Author Topic: Broke the TPMS when changing my rear tire, question on installing a new one  (Read 3700 times)

Offline kirmaniac

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Yeah I forgot to watch out for the TPMS on the inside of the rim and broke it while changing the rear tire. Has anyone installed one of these? It looks as though the outer part threads into the sensor body and that is the way it seals air. So, I need a new TPMS and it looks to cost ~$145 + shipping online. Once I get the new sensor, do I have to have it synched to the dash computer? Like a lot of people I don't like taking my bike to the dealer (and it is winter time now) so if I get a sensor and install it can the dealer synch it at a later date or do they need information from the sensor before I install it?

Offline lather

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I have removed and replaced them several times in the process of changing tires, it actually says to do this in the manual instructions for tire changing. There is a single allen head bolt.  There is a torque valus but I have not found a way to effectivley use a torque wrench inside the tight confines of a partially mounted tire. I just tighten until I cannot prevent the outer stem from rotating by hand. The TPS WILL rotate with hand pressure after installing. I recommend orienting the square end to the direction of travel.

A new TPS will have to be registered to the bike computer with equipment at the Kawasaki dealership, called "KDS3" or something. The TPS does have a number on it which I think is required for this procedure, so be sure to record it  before you install it.  Some dealers may not be familiar with the proedure. Someone posted the instructions here. I can probably find it on my hardrive if you want it. It would be good to know in case your mechanic doesn't.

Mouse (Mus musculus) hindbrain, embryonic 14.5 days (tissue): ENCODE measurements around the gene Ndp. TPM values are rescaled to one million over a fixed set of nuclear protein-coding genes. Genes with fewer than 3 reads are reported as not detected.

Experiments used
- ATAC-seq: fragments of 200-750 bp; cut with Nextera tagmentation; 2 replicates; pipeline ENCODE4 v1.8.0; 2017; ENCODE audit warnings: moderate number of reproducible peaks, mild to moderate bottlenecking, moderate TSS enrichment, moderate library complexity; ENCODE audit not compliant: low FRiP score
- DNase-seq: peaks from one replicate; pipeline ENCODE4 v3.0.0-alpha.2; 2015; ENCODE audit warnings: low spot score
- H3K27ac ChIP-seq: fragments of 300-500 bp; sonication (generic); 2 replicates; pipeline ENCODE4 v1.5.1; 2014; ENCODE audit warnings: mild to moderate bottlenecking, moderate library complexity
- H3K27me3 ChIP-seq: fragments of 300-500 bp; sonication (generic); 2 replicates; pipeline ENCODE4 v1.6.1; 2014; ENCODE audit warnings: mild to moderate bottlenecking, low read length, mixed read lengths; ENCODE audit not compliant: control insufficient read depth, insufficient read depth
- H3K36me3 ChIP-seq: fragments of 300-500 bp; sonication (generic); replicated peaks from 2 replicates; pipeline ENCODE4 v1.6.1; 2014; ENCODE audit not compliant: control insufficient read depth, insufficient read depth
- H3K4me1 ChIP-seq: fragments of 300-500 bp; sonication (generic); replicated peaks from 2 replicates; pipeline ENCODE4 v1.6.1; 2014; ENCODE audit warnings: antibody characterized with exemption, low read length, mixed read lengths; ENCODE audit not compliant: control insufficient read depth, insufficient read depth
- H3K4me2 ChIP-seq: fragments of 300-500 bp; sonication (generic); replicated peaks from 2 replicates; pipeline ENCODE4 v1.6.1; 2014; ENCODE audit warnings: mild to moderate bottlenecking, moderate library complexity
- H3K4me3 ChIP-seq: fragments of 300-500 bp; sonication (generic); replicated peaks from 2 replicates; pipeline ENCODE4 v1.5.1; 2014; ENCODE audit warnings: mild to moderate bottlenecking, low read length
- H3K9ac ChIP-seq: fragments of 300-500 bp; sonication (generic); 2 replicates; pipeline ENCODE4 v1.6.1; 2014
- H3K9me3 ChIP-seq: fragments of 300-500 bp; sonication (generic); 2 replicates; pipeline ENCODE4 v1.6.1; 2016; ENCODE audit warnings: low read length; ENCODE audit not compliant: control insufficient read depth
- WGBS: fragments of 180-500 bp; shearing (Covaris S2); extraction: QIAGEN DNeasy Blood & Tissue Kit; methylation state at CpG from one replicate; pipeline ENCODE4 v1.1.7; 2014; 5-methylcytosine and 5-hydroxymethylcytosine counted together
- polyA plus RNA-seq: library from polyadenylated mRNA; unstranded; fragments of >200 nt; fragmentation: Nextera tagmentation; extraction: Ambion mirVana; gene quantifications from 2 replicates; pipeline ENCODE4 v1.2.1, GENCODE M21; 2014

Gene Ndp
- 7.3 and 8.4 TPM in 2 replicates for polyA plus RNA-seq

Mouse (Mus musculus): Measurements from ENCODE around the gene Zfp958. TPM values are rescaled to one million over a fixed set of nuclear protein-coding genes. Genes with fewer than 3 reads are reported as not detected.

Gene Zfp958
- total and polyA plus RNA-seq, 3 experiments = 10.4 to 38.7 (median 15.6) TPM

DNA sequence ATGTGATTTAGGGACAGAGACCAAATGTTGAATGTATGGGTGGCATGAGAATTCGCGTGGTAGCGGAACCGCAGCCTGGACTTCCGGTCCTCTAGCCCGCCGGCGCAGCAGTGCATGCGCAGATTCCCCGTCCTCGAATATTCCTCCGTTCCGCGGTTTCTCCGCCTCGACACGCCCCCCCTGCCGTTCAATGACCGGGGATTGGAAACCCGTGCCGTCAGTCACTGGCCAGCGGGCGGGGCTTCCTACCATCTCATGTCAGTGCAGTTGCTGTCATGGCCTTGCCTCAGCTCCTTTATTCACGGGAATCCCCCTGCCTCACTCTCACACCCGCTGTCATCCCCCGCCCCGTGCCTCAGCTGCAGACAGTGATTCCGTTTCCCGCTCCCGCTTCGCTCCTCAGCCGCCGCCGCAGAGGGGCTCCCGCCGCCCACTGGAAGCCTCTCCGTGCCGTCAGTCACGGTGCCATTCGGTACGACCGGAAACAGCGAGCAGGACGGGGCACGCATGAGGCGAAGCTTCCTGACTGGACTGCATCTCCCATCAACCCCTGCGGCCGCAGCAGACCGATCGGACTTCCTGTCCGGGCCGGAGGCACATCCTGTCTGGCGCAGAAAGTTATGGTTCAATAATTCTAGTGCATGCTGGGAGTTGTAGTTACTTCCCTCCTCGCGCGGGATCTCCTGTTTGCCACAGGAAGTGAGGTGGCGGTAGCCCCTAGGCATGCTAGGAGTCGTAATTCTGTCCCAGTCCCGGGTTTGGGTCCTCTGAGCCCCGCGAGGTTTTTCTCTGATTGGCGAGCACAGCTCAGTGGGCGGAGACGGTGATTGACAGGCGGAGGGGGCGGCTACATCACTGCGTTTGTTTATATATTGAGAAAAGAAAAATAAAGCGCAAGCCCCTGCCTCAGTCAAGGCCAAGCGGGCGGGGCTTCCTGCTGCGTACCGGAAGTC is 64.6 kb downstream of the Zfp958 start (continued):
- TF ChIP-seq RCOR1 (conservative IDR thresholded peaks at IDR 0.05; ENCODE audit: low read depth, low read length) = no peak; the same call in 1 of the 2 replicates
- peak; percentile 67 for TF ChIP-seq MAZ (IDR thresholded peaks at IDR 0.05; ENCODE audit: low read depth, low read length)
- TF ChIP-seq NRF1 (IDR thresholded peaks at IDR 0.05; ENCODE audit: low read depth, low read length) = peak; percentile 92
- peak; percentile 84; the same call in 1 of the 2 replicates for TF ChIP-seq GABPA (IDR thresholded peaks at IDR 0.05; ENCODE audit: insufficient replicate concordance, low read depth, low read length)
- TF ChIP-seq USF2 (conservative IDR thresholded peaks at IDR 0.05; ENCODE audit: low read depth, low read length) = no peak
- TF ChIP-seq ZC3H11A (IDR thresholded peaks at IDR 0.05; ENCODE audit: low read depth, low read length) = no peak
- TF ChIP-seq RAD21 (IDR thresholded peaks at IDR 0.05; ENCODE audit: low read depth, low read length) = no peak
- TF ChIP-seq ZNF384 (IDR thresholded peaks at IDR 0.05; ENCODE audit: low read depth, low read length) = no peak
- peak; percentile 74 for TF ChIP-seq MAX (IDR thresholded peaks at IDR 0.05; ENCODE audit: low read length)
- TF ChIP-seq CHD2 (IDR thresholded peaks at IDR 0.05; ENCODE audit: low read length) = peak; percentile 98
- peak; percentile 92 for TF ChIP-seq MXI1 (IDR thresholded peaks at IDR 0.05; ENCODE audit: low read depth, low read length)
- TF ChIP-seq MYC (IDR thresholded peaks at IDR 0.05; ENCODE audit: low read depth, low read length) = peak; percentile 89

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Offline So Cal Joe

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There is a number on the sensor, the dealer needs that to synch it to your bike, so copy it down before you put the tire on the rim.They have to do it on their computer so I doubt if you can do it yourself. I had 2 replaced in my front tire, only about 5 minutes for them to synch it to the bike, the seat comes off and they hook up a cable and punch the number of the unit into the computer and your on your way.

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Offline CrashGordon

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It's a good time to go to a right-angle valve stem. I know there are some out there that work with this TPMS.

Offline kirmaniac

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I like the idea of a 90 degree valve stem, does anybody know of where I could get one that would be the right size to work with the sensor body?

Offline Conrad

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I like the idea of a 90 degree valve stem, does anybody know of where I could get one that would be the right size to work with the sensor body?


Here you go.

http://www.murphskits.com/catalog/product_info.php?products_id=417



See the attachment below for some info on using the KDS3 for registering the TPM with the bike.
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Offline Tactical_Mik

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Actually, if you buy the sensor and have it shipped to your house, the registration number for that unit is noted on the plastic sleeve the sensor comes in.  Make sure you keep that for registering or re-registering.  Just didn't want you to see numbers on the actual sensor and throw away the packaging which of course means you just threw away 145 bucks.

There is a number on the sensor, the dealer needs that to synch it to your bike, so copy it down before you put the tire on the rim.They have to do it on their computer so I doubt if you can do it yourself. I had 2 replaced in my front tire, only about 5 minutes for them to synch it to the bike, the seat comes off and they hook up a cable and punch the number of the unit into the computer and your on your way.
T.S.R.